Saturday, July 12
The Perfect Tow Vehicle carries Bridget, Spike, and me down the dirt forest road along the great meadow that is the magnificent, front yard of our camp. A bright blue sky, clear except for fluffy white clouds, signals that it’s a great day to see Flaming Gorge for the first time.
I point the PTV northward on Highway 191.
Two miles and we stop at Lodgepole Campground where I fill up the drinking jugs with water from the shared spigot. It being a Saturday, the campground is jammed. I shake my head. People pay for this while we have privacy, peace, and a beautiful view at our camp for free!
At Greendale Junction, I take Highway 44 west.
A sign says “Greendale Overlook.” Well, we’re tourists today. Gotta’ stop and take a picture!
Bridget barks frantically. “No, you can’t get out here, baby. I’ll let you out in a little while.”
I’m pleased that there isn’t much haze this morning.
On the way, we stop at Greens Lake.
“This is a good place for you guys to have a little enjoyment.”
I put Bridget and Spike in their black suits and walk them on-leash along the edge of the small lake. Two birds in trees on opposite sides of the lake alternately squawk to each other.
We pass the entrances to Greens Lake Campground and Canyon Rim Campground.
I’ll take a look at them on the way out. Right now I want to see the Gorge!
I park the PTV in the Visitor Center parking lot, crack the windows, and say goodbye to the crew. Inside the Center I’m drawn to a room filled with light. I say hello and smile at the gentleman at the reception area and walk to the floor-to-ceiling windows.
“Oh, my! Isn’t that a beautiful sight! Wow!”
I go outside for a better look and to take photos. The intense blue of the water looks like a solid floor. I’m here at the perfect time. No dark shadows and clear light!
In order to perceive the depth of the canyon (as much as that’s possible!), look at the tiny green dots on the opposite side in the photo above. Those are trees.
Thank God in all His heavenly glory, the path is on THIS side of a four-foot high, chain-link fence. I grasp the fence tightly, not only to steady the camera, but also to steady me!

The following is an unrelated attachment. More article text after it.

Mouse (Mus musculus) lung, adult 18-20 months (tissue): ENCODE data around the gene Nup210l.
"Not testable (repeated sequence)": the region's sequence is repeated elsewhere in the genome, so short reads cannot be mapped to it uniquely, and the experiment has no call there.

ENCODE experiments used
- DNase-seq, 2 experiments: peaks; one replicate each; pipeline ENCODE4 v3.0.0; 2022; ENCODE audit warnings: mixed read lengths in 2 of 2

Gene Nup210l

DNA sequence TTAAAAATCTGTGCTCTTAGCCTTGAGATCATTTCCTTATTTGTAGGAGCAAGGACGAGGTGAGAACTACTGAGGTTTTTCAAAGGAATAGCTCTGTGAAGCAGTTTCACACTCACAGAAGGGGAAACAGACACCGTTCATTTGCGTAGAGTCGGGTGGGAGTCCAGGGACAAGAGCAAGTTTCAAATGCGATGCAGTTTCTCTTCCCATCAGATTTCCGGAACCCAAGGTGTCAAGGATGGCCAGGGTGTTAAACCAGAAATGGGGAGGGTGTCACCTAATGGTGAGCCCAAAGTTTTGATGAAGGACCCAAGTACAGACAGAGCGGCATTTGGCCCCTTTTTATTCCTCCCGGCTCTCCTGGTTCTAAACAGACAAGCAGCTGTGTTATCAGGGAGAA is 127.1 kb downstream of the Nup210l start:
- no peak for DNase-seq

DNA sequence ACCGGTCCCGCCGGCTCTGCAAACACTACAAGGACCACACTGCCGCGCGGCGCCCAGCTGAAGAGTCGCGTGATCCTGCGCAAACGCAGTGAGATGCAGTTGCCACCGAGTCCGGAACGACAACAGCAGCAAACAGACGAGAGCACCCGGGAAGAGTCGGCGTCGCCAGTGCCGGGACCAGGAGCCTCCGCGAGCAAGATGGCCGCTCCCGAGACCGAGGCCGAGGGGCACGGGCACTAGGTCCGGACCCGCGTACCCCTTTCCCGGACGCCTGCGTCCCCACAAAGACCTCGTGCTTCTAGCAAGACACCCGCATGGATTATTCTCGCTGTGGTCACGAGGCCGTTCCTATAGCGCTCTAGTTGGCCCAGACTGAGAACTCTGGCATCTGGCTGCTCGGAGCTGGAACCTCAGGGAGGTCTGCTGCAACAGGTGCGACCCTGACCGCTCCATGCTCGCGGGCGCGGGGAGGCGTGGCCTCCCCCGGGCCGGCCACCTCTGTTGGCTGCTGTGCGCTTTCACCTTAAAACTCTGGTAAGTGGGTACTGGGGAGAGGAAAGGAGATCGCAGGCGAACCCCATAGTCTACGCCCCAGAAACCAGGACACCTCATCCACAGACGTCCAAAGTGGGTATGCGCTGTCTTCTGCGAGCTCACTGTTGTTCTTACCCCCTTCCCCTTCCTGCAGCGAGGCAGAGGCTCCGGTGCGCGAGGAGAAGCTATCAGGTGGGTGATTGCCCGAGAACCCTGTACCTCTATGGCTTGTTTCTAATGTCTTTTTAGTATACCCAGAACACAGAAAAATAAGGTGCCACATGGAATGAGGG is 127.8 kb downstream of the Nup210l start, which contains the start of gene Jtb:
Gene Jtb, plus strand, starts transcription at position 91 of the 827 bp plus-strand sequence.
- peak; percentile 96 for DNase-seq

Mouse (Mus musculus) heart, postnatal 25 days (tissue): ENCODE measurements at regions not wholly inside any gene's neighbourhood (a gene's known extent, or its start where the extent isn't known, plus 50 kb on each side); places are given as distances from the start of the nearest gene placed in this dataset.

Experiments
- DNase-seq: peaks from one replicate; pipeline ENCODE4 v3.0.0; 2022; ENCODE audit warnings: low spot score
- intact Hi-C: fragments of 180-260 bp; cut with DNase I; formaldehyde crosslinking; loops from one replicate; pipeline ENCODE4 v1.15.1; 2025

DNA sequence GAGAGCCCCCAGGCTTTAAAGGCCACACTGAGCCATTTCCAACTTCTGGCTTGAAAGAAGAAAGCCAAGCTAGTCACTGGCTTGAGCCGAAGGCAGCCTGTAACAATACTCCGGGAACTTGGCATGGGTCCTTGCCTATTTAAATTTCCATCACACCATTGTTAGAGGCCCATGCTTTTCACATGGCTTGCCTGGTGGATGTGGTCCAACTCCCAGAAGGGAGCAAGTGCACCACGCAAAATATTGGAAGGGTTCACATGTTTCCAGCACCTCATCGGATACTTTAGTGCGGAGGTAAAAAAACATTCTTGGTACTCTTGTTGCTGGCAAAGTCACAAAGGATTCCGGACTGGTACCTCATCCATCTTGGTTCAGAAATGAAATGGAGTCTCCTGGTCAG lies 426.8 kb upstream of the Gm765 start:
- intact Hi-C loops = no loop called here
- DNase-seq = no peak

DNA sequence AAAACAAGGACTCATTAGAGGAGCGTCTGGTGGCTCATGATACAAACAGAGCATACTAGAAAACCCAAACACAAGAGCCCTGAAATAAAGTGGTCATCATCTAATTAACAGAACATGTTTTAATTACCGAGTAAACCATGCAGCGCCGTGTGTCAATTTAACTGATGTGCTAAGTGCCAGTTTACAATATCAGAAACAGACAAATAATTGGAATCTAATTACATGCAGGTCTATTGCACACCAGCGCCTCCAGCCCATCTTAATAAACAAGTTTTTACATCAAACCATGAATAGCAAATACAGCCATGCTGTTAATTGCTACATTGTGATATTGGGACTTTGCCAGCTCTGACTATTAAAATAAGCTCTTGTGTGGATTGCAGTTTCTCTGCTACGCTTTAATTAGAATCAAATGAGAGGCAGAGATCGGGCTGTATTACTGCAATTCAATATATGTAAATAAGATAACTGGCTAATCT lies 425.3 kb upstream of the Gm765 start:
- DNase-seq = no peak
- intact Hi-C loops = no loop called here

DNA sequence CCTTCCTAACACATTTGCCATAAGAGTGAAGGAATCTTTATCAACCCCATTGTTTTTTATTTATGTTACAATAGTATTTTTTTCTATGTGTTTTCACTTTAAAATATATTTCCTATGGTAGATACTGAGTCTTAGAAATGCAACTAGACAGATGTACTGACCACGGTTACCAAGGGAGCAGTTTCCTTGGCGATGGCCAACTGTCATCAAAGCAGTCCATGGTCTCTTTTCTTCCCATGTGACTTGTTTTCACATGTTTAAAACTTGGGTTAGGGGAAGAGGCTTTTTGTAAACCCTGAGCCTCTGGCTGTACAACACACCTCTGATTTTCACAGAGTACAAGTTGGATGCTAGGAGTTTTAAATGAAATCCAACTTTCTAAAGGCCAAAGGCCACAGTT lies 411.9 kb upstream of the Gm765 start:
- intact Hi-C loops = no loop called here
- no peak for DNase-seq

This scene is to the southwest with Red Canyon out of frame on the right.
Books, maps, souvenirs, geology displays, taxidermy of wildlife and so forth. I don’t watch the movie, being mindful of the crew waiting in the PTV.
Well, that’s Flaming Gorge. Amazing!
The crew and I will remain at “Field of Flowers Camp” for several more days.
It’s an excellent base camp for exploring the southern end of Flaming Gorge. I expect to take more photos of the Gorge from a different viewpoint within the next few days.
On the return to Highway 44, we cruise through Canyon Rim and Greens Lake Campgrounds ($18 reg./$9 senior pass). The man at the Visitor Center told me they aren’t utilized as much as the campgrounds over near Dutch John. I can see why… very little shade and mostly tent sites or short sites, and primitive. Not much demand when free, spacious, secluded, beautiful, dispersed camping is plentiful in Ashley National Forest a short distance away!
We continue westward on Highway 44.
I want to take a look at the Sheep Creek area. After driving several miles, the terrain becomes more — how shall I say? — more challenging.
Change of plan!
A glance at the Utah Benchmark Atlas and I decide to take us to Brownie Lake instead.
The road is dirt and in fairly good shape. It winds through scenic countryside. Spike barks at the free-ranging cows crossing the road ahead and grazing alongside of us.
All along this drive I look for possible campsites for us. I don’t see anything that would warrant hauling the Best Little Trailer all the way up this road. Also, the closer we get to the campground the more ATVs meet or pass us.
By the time we reach Brownie Lake, I’m convinced I don’t want to camp there.
The water level is low, leaving a muddy shoreline. People and dogs hang out in the day use parking lot. I hear a gunshot (or maybe it’s a firecracker) over by the campground.
I don’t bother to get out of the PTV.
I take this photo from the driver’s seat.
I circle the parking lot and head back the way we came.
Dark clouds in mid-afternoon are typical. They’ve dropped rain in brief showers on our camp for two consecutive days. Our route home takes us away from the clouds in this photo.
Oh well, Brownie Lake Campground is not for us. It doesn’t matter. There are plenty of places to camp, places far nicer than any campground, in Ashley National Forest.
I enjoy the scenery all the way back to our camp.
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